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Prepping for Breastfeeding

Releasing your expectations is one of the best ways to prepare for breastfeeding. The pressure new parents put on themselves to get breastfeeding “right” can be the biggest challenge, not engorgement, latching, or sore nipples.

As you and your baby embark on this journey together, both of you will learn and adapt. It’s a process of growth and adjustment. It’s absolutely okay to reach the conclusion that breastfeeding may not be the best fit for you, your baby, or both.


10 Breastfeeding Tips:

1. Skin-to-Skin ASAP:

Request skin-to-skin contact as soon as possible after birth. This helps your baby self-attach and improves the likelihood of successful breastfeeding.


2. Mindset & Patience:

Prioritize your baby’s health and well-being above all else. Breastfeeding may not come naturally to everyone, and that’s okay. Be patient and compassionate with yourself and your baby.


3. The Set Up:

Over time, you may notice that your baby prefers a certain position or that they latch on easier when held a specific way. Below is the basic format you can follow to get set up to feed and will help you figure out your little one’s favorite spot.
– Hold your baby so they are turned toward you with their hips, ears and shoulders are in alignment
– Place baby’s arms / hands are around the breast
– Line up their nose to your nipple
– Baby opens their mouth
– Baby’s head tilts back
– Move them gently onto the breast if necessary

4. Feeding Cues:

Observe your baby’s cues for hunger and feed them when they are calm and ready. Look for signs like eye fluttering, stirring, or sucking on their hands.


5. Positions, Positions, Positions:

Familiarize yourself with different breastfeeding positions to find the one that works best for you and your baby. Here is a great guide from Medela on different positions.


6. Nutrition:

A lot of babies lose weight during their first week of life. Talk to your pediatrician about what you can expect. The American Academy of Pediatrics states that babies should stop losing weight by day 5, so if weight loss continues make sure to visit your pediatrician.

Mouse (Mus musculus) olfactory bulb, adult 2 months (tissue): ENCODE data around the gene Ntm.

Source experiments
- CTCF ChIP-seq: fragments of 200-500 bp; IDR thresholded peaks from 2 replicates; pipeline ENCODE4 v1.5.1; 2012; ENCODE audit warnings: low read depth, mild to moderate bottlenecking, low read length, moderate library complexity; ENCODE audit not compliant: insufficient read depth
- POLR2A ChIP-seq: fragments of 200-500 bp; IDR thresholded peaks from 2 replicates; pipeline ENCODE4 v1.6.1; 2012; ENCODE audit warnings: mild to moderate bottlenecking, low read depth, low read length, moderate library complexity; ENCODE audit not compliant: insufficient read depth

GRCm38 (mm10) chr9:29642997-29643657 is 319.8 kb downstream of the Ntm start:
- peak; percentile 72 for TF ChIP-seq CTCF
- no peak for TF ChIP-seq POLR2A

It is also helpful to keep track of what you’re seeing in their diapers. As long as you are seeing at least 4 wet diapers a day, there probably is no cause for concern. If you’re ever worried, call your doctor.


7. Supply & Demand:

Breastfeeding is based on supply and demand. Increasing the frequency of feedings throughout the day can help increase milk production.


8. Help is Available to You:

Seek breastfeeding support before the baby arrives, whether through your healthcare provider, lactation consultant, or breastfeeding classes/support groups.


9. It Shouldn’t Hurt:

If you’re experiencing discomfort, it’s important to seek help. For instance, nipple pain is not a normal part of breastfeeding, and there’s no need for your nipples to “toughen up.” To address nipple pain, it may be necessary to focus on achieving a good latch by ensuring your baby deepens their latch to encompass more of the areola.

Additionally, pain could be related to an oversupply issue, where your baby is receiving an excessive amount of milk, leading to discomfort. Regardless of the specific issue, if you’re a nursing mother experiencing pain, please reach out to your doctor or a lactation consultant for assistance.


10. Fed Is Best:

No matter how your baby is fed, all that matters is that they are. The health and happiness of new parents is crucial to a little one’s wellbeing. So please take that into account during your breastfeeding journey.

About the Author

Lexy Amaral, CLC

Doula & Certified Lactation Counselor